Days of 'borrow and spend' are over in great race to austerity
Published 02/08/2011 | 05:00
YESTERDAY'S events in Washington mark the beginning of the end of a great experiment.
That experiment saw President Barack Obama follow the advice of John Maynard Keynes and try to inflate the economy out of the latest recession.
In the 1930s, Keynes recommended that governments borrow and spend their way out of the Great Depression. Since the fall of Lehman Brothers, the Americans have tried to do much the same thing.
Those dreams now lie shattered on the floor of the House of Representatives.
Soon the United States will follow the well trodden path of retrenchment and cuts.
The British government is already two years down this path and Germany has just come out the other end.
Ireland is certainly cutting spending but the situation is so hopeless that we see little sign of real austerity yet.
This is a return to the policies of men such as Ronald Reagan but without the same enthusiasm or ideological beliefs.
While the Tea Party may hate big government, men such as Michael Noonan and Barack Obama do not appear to have read 'The Road to Serfdom', the seminal text that guided politicians such as Reagan and Margaret Thatcher.
While Noonan will not have the luxury to decide his own policies for some time, other leaders can adopt a more nuanced approach and won't be rejecting all of Keynes's teaching.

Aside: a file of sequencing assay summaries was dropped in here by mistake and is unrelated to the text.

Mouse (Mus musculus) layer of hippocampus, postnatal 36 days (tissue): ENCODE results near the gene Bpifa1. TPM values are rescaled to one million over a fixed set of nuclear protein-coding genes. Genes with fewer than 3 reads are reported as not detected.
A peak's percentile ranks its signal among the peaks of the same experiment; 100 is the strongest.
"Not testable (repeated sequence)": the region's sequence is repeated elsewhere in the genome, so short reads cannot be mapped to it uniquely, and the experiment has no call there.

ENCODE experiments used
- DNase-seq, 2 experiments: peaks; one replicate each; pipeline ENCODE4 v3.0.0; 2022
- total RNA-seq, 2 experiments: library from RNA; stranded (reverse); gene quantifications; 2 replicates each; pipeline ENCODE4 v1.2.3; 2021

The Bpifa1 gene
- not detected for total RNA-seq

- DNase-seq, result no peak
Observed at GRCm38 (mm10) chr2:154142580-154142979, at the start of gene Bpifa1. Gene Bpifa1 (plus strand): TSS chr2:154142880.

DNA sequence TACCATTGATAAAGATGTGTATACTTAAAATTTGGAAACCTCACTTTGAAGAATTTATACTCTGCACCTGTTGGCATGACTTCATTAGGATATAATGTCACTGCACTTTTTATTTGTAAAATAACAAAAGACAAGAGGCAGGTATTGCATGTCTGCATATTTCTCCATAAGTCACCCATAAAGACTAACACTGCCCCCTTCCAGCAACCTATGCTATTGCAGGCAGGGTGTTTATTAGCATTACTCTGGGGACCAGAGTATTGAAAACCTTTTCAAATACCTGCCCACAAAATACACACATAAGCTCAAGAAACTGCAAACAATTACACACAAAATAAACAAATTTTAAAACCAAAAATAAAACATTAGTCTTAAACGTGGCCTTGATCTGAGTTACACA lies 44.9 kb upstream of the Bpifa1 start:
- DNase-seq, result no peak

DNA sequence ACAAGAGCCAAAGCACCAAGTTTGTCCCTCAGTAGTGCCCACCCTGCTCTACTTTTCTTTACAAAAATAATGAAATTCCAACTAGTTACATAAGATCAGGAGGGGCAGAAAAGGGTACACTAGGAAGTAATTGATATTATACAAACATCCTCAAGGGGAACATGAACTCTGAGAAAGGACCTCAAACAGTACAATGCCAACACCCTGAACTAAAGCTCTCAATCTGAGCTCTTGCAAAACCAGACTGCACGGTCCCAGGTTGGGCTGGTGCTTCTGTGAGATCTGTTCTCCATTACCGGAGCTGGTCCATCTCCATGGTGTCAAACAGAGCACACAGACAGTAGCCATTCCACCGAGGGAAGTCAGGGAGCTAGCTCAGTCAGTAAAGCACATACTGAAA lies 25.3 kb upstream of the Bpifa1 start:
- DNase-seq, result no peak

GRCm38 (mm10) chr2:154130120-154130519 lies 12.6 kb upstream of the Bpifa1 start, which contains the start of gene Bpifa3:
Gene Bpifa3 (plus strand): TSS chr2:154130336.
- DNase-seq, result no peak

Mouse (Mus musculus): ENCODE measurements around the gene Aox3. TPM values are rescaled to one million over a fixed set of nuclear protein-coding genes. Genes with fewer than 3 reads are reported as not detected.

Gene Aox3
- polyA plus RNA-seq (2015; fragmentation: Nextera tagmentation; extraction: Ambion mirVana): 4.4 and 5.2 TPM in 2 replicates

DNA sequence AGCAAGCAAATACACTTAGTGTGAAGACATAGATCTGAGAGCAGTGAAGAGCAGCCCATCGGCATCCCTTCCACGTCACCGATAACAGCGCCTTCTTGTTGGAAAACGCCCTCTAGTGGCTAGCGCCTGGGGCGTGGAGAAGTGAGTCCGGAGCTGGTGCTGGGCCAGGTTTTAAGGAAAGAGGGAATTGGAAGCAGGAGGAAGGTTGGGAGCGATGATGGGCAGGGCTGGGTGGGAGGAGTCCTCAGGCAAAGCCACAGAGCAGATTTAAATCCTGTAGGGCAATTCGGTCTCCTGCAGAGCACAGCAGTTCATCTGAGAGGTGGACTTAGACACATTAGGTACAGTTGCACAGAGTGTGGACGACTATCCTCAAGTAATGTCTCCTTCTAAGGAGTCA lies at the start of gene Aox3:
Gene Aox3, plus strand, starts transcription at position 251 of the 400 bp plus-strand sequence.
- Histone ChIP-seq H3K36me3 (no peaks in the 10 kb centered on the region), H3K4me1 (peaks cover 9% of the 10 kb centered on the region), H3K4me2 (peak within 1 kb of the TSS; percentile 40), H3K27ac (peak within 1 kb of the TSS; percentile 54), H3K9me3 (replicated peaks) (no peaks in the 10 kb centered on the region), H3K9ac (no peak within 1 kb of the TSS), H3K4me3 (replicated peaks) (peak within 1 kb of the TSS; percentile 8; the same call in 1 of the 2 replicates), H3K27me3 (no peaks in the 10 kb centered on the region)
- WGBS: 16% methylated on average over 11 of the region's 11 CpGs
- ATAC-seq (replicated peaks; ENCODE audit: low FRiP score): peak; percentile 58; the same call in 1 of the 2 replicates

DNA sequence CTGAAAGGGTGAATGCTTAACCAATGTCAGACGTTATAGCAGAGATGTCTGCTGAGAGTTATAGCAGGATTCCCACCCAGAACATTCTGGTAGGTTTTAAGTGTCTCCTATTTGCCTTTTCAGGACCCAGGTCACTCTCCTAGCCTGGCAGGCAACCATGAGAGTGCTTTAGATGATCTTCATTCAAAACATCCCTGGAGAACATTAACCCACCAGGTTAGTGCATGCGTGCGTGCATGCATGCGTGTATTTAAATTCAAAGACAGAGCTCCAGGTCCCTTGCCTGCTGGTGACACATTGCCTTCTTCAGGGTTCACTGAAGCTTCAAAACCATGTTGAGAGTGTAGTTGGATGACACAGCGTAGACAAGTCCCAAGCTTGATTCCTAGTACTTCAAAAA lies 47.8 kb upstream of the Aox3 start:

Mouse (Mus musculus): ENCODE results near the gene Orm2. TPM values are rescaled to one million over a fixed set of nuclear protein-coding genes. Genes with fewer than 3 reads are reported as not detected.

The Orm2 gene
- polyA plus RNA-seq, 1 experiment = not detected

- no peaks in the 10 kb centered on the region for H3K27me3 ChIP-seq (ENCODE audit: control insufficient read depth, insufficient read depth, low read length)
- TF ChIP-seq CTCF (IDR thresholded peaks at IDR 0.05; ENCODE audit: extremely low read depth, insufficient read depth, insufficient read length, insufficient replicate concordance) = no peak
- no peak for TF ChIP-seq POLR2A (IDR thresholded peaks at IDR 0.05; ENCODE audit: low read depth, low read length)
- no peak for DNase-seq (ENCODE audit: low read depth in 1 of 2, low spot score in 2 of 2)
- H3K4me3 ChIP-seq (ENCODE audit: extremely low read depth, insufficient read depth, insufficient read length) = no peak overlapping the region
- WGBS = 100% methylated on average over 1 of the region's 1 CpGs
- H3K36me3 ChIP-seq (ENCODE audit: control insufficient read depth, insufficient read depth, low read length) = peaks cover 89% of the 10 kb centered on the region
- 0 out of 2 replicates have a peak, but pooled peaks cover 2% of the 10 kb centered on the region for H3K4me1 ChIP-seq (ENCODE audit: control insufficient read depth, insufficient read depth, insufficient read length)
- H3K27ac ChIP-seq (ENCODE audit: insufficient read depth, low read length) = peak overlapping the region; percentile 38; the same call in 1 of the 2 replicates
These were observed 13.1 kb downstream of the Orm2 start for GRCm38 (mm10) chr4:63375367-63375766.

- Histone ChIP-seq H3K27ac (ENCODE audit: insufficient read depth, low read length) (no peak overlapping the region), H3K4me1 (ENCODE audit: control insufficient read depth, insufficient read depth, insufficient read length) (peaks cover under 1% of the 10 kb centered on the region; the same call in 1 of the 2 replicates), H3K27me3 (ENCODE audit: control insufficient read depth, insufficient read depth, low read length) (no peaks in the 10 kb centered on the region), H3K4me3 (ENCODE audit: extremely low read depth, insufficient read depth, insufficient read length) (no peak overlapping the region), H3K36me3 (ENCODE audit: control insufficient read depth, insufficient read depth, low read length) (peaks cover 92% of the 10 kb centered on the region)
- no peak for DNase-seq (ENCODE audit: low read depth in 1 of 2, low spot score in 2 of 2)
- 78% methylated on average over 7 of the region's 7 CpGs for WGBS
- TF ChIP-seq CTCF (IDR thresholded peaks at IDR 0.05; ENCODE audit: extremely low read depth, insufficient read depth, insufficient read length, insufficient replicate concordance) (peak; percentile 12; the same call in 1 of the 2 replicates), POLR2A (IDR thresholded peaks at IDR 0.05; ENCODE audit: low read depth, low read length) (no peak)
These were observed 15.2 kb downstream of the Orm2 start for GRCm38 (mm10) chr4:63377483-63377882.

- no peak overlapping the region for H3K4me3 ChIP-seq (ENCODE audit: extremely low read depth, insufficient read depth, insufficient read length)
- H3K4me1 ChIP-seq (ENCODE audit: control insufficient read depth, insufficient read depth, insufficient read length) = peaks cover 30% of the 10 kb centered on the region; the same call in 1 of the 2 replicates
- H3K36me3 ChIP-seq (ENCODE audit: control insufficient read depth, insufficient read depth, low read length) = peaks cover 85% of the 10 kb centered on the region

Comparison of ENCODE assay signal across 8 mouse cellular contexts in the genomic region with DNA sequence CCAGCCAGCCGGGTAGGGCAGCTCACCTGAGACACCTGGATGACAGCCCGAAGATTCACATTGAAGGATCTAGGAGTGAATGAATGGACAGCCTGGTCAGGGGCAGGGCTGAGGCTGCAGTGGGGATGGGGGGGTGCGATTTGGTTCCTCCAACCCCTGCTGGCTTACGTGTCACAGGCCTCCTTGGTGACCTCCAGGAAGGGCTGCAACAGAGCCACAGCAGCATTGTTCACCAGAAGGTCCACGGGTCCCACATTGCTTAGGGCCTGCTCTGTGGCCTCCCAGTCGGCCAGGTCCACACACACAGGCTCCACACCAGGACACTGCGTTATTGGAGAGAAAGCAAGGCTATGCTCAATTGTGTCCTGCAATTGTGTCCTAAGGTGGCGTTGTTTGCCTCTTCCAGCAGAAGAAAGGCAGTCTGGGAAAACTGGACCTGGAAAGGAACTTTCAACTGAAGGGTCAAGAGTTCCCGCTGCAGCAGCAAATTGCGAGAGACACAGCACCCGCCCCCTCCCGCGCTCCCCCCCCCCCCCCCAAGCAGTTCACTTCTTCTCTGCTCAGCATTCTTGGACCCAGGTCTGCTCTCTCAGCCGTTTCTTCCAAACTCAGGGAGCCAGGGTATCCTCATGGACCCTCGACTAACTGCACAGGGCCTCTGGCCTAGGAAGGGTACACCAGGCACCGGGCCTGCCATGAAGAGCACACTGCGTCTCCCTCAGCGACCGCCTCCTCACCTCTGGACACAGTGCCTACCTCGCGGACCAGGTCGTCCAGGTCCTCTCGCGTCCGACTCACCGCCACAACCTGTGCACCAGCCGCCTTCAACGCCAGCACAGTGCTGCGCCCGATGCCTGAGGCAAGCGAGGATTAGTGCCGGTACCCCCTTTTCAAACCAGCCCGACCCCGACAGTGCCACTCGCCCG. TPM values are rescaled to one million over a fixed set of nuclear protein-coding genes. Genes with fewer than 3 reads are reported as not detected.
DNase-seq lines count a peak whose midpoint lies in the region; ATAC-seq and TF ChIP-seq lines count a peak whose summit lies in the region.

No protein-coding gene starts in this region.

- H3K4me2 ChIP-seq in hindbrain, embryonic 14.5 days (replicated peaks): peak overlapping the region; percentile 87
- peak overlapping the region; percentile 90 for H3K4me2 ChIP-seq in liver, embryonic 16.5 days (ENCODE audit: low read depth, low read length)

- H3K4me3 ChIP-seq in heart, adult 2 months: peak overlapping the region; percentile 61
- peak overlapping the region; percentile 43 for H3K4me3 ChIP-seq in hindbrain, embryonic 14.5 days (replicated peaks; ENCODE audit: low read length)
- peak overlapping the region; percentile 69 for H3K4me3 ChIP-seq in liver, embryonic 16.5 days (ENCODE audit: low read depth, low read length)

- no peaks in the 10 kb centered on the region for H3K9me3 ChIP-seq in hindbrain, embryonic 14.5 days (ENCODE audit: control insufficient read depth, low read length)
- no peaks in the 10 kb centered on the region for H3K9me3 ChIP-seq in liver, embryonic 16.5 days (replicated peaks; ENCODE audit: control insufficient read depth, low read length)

The UK's George Osborne has indicated that he may begin borrowing again and won't rely on a pre-Keynesian world of constant cuts.
Even the International Monetary Fund's Ajai Chopra (familiar to almost everybody here for his role in the Irish bailout) urged Britain to resume borrowing yesterday if the present cuts don't work.
Yesterday's agreement appears to give Obama and his Democrats some scope to pick and choose, but there is little doubt that spending is going to fall quite quickly in the US over the next few years which will have a knock-on effect for Ireland.
The first signs of this knock-on effect could be seen yesterday when shares in CRH -- which is the biggest Dublin-based company on the Irish stock exchange -- tumbled 6.1pc because investors fear the Irish company will make less money in the US in the years ahead.
With so many people in Ireland employed by US multinationals, any decline in spending across the Atlantic is not good news in the short term.
In the longer term, the austerity measures will help us as well as the US by restoring the world economy's health.
The jury is still out on whether the policies of Keynes do work.
Anybody who lived through the 1980s here in Ireland or elsewhere in the West knows that Thatcherism had some success in turning around the British economy -- but at enormous social cost.
Until yesterday, the only thing Obama shared with Reagan was a gift for rhetoric. From today, he will also share similar economic policies.
They will be much more brutal than the attempts to spend the US out of recession. But they also stand a good chance of working eventually.